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The first signs of the presence of German submarines appeared in 1915, which intensified fear among Azorean military authorities, although their presence had already been communicated to the Portuguese Ministry of War and the Navy at the beginning of the conflict.14 Defenses on all the islands were weak or nonexistent. On 3 December 1916, the German U-boat SM U-83 (1916) bombed the harbor of Funchal on Madeira, increasing these fears and generating a precipitation of events that climaxed with the bombing of Ponta Delgada by SM U-155 (1916) on 4 July 1917, possibly attempting to destroy a coal depot mainly used by U.S. ships.15
The Orion left Ponta Delgada a little more than one week after the German attack. The American presence was conditioned by Portuguese bureaucracy to access to its own coal deposits and Portuguese law limited the supply to ships that did not carry out of the port, and the delay could have serious consequences for the assembly of the American facilities in Ponta Delgada. During the week of 21 July, eight steam ships were sunk by a U-boat off Santa Maria, some by U-155, causing a new flow of castaways.27 In the following week, the newspaper Açoriano Oriental [End Page 31] announced the arrival of the American destroyers that formed the U.S. Navy's division in the Azores. Its mission was to cover the maritime area of the Azores, preventing enemy access and assuring help to shipwrecked or otherwise distressed vessels. In the same week, some media reported that for the Germans, the islands were important logistically to dominating the North Atlantic.28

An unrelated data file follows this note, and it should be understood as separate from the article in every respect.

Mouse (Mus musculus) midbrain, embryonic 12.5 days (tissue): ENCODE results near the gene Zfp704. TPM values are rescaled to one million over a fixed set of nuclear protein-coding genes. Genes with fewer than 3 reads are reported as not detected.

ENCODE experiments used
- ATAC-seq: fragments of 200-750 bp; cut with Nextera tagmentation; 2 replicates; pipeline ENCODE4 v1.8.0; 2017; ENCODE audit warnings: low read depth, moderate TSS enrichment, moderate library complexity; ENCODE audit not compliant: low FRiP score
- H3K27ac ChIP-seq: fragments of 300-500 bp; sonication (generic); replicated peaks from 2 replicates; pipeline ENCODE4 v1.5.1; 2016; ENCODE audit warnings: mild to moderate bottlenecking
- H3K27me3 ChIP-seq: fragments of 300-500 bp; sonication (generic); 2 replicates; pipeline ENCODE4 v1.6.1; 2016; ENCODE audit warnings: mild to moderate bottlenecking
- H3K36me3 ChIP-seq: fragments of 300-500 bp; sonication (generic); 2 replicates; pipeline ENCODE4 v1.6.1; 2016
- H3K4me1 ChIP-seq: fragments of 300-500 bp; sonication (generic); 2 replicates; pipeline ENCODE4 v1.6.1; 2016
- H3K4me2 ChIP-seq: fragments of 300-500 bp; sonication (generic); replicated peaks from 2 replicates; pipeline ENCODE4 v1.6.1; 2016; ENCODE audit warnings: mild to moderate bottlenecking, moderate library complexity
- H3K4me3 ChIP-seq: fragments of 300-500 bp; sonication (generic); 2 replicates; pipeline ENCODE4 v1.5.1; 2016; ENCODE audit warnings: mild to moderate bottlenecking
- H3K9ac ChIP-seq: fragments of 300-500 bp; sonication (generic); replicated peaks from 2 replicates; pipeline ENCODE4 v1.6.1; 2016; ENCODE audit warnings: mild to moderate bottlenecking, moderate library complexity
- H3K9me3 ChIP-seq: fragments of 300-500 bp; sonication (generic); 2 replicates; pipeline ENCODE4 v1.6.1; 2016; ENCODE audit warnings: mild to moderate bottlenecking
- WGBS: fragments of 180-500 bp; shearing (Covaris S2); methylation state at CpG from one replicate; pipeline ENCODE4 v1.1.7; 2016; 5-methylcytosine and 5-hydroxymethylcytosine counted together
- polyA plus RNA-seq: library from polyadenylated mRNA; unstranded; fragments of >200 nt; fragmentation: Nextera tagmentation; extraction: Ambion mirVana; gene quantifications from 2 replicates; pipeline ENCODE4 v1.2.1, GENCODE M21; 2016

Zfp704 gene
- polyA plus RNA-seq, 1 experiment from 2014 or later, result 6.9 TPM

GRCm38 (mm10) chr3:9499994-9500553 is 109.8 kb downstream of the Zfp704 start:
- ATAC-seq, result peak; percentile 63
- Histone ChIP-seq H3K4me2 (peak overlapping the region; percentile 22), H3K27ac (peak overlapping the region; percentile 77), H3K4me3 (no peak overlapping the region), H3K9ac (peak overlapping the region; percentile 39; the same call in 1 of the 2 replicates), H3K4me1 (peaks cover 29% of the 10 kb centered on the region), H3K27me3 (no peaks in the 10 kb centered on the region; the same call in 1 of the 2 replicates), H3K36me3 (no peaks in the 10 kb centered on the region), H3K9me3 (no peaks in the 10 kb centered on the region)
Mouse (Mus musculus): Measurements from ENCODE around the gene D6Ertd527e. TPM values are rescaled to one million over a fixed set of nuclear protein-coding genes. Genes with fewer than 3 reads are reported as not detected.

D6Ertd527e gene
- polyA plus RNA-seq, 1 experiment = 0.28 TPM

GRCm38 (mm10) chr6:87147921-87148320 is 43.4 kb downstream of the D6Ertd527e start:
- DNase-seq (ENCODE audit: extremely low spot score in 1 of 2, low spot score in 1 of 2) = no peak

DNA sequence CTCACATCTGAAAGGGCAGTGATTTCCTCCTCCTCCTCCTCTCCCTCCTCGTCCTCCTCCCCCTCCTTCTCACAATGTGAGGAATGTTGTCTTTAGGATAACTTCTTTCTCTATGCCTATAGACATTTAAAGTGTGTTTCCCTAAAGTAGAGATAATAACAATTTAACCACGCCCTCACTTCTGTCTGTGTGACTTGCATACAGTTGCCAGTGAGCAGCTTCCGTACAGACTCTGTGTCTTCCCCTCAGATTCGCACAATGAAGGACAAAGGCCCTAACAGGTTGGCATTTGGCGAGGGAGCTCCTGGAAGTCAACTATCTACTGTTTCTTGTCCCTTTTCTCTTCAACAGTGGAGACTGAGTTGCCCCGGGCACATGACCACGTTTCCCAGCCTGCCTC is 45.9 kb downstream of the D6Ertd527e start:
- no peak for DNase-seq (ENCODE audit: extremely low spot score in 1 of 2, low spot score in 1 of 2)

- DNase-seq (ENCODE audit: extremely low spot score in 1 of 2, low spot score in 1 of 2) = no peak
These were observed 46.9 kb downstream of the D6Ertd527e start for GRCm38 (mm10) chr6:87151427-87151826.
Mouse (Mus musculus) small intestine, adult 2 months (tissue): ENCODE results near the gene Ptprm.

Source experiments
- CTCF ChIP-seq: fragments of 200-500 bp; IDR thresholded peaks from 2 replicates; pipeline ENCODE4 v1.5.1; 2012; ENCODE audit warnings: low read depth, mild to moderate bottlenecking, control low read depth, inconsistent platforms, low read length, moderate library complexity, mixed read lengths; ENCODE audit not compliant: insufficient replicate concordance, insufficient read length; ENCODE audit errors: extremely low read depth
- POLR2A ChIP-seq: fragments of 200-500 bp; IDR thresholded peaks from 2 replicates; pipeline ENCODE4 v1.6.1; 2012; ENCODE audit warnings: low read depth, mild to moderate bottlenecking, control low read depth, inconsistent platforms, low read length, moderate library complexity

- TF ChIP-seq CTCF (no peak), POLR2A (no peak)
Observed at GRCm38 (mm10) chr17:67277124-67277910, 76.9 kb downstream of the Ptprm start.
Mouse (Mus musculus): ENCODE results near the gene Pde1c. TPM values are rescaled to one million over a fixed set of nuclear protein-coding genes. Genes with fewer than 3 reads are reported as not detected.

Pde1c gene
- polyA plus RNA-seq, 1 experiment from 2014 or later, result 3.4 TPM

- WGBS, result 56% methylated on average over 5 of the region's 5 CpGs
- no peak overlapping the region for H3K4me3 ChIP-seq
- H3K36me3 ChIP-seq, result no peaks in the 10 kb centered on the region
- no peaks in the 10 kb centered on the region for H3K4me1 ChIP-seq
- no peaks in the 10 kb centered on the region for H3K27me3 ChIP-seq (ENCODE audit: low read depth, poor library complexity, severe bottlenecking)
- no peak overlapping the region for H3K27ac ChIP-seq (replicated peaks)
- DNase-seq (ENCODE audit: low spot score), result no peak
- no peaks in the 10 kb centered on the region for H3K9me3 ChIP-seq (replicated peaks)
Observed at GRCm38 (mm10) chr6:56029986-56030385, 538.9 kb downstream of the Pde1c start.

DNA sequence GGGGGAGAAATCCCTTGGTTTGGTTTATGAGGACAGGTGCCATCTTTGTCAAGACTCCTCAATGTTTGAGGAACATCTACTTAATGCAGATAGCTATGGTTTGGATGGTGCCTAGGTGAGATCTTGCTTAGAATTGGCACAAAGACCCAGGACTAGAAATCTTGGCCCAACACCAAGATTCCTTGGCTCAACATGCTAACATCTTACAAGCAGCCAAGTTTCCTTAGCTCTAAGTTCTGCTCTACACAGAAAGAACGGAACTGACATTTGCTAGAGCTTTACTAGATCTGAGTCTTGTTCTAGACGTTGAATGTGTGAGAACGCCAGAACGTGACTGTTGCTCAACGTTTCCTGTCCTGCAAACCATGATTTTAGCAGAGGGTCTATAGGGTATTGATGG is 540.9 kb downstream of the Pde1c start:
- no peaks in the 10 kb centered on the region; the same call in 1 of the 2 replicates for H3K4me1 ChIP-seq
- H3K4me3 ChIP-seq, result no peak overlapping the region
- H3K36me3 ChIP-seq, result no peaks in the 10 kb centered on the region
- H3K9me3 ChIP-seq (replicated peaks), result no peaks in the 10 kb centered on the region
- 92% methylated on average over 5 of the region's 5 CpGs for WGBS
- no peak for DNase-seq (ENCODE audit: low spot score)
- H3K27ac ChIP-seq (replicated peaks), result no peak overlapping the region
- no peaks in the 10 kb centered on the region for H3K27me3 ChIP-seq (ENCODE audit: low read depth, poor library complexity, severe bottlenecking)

From this date on, shipwrecks along the coast, especially of American ships, became common. In early August 1917, the American consul asked the civil governor of Ponta Delgada for a numerical list of the officers and crews landed on Santa Maria to \"be able to appreciate the accounts sent by the administrator of Vila do Porto municipality with the costs of hosting Americans, as well as the duration of stay.\"29 Across the archipelago, the fear of a new attack was permanent, a result of the bombings of Ponta Delgada and Funchal and the growing number of German submarines spotted. On 7 August 1917, the military commander of Horta warned the military commander of the Azores of the presence of U-boats and a probable refueled ship near Fayal and Pico Islands and requested the defense of those two islands and of Flores and Corvo. e four islands' mayors were insistent on behalf of the people. e Portuguese Army and Navy had to reinforce defenses in all the nine islands, but the Portuguese Republic was unable to provide the resources to do it. Despite few means and multiple conflicting demands, the military command of the Azores created detachments in the nine islands, largely symbolic, and the future American sea patrols helped to transmit security to all of the Azorean population.